WaterWetter is a unique wetting agent for cooling systems which reduces coolant temperatures by as much as 30 degrees Farenheit"

    I have also been told, distilled water cools beter than tap water.

    So maybe changing your coolant is all that is necessary. Cheap to test if it does.

    We use coolant additives in keel coolers on ships diesel engines.
     
  9. Narcosis
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    Narcosis Junior Member

    Excellent replies guys, thanks.

    I'm still leaning toward this solution. In the cooler months the systems are adequate and the exchanger could easily be decommissioned. Additionally, I could add a thermostat activated switch that turns on the sea water pump when the fresh water loop reaches 90 degrees. No reason running a pump if its not needed.

    I emailed Flagship Marine with my issue. They are an aircon manufacturer. There response was this:
    I can assume that their heat exchanger solution, properly sized, would keep the system very close to seawater temp (80 degrees). I'm wondering if the existing geothermal units have oversized condenser coils? They never throw a high pressure error and the cooling delta is always greater than 15 degrees regardless of the keel cooler temp being 80 degrees or 105 degrees. Confusing.

    I attached a picture of one of the keel cooler (really a skin cooler) channels.
     

    Attached Files:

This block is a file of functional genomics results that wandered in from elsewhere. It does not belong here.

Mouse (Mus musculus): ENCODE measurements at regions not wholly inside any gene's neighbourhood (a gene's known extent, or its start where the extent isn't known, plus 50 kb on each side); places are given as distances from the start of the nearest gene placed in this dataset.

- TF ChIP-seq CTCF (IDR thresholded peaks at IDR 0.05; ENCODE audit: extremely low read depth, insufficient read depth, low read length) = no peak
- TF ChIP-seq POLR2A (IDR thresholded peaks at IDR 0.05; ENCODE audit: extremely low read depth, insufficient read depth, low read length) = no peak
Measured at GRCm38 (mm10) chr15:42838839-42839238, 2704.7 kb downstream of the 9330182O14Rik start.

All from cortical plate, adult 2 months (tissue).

10. jonr
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    jonr Senior Member

    10F above the seawater temp would be a achievable value. Very close (say 1 or 2F) makes for a ridiculously large system.

    Done right, you could reduce the size/energy use of your over-sized circulation pump. For example, plumb your additional heat exchanger in parallel, not series.

    Note that most heat exchanger ratings are scams - for example, I just looked at one rated for 150K btu. But in the fine print, you see that this is with a 108F delta-T. So it would do about 14K btu in your application.
     

  11. sdowney717
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    sdowney717 Senior Member

    Why not get an engine heat exchanger?
    Surely that could lower the water temp and likely cheaper than what you talking about.
    For the sea water flow perhaps a large centrifugal style pump which is more reliable and will use less power than an impeller pump.